Making a Will is really important for so many reasons but it is important to understand that once you have made a Will you cannot just put it in a drawer and forget about it. This is because circumstances in your life regularly change and these may require you to update your Will to reflect these changes.
Getting married or having children will affect the status of your Will and in addition, if you get divorced this also means that you should update your Will. There are a number of reasons why this should happen.
The first is that if you get divorced and don’t update your Will, your ex-spouse may get a share of your estate when you die, in fact they will get everything as documented in your Will. Most married couples leave everything to their spouse in the event of their death, so this could have a real impact if you leave your Will as it was when you were married.
Even if you feel that there is not much left to leave to your children after your divorce, making these changes will protect your children and mean that your ex-spouse has no access to these assets. Where your children are under the age of 18, any inheritance will be held in trust for them until they reach adulthood.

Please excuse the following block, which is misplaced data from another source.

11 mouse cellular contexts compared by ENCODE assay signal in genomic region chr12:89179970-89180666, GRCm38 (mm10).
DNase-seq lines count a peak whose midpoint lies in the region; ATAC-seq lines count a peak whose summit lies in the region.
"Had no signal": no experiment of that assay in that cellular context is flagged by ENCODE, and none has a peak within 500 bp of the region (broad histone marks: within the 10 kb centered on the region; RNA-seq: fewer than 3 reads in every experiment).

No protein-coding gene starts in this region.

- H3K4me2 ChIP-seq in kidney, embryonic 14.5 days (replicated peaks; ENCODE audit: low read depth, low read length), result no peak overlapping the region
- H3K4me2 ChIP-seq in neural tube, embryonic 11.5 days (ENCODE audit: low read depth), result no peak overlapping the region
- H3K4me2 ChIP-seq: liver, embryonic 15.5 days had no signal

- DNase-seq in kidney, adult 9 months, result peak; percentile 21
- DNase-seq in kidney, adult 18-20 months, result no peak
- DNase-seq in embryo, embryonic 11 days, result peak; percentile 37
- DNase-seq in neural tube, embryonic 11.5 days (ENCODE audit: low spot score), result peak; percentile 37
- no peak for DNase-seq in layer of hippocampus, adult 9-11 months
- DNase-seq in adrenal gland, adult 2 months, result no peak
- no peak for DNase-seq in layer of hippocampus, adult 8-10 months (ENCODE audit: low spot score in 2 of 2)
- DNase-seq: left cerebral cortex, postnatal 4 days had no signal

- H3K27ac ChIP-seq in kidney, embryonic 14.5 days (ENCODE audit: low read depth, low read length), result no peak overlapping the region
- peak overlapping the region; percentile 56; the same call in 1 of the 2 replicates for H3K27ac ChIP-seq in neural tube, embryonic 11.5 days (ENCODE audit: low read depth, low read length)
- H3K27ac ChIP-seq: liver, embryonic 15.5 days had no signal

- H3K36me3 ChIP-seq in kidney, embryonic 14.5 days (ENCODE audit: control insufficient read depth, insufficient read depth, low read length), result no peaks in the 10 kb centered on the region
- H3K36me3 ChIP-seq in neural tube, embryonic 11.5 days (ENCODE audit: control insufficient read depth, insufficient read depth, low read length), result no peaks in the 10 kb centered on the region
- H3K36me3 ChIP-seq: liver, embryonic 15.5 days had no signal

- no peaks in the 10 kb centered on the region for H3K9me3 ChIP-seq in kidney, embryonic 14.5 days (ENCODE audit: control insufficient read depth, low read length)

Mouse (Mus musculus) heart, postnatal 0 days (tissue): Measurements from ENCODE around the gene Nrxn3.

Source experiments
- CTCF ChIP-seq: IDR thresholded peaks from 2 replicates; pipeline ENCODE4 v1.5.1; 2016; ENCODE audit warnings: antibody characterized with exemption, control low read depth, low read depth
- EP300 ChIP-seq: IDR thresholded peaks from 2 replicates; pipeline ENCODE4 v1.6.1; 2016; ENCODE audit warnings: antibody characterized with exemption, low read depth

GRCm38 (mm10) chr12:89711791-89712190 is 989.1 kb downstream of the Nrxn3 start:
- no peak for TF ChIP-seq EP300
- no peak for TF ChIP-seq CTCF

In addition, your ex-spouse may be listed as the Executor in your Will so removing them from this role is a must-do job.
If in the future you move in with or marry a new partner, you should change your Will again, however it is worth discussing this with your new partner and making a decision about what you should do regarding your children and what you will leave them in your Will.
You can make minor amendments to your Will with something known as a codicil but if the changes are significant it is likely that you will have to get it re-written. Speak to a specialist Wills and Probate solicitor about your requirements and they will help you to ensure that the changes you make are valid.
This information provided in this article is not intended to constitute legal advice and each relationship breakdown requires careful consideration in our view by a fully qualified Solicitor before decisions are made and before you embark on a certain course of action.
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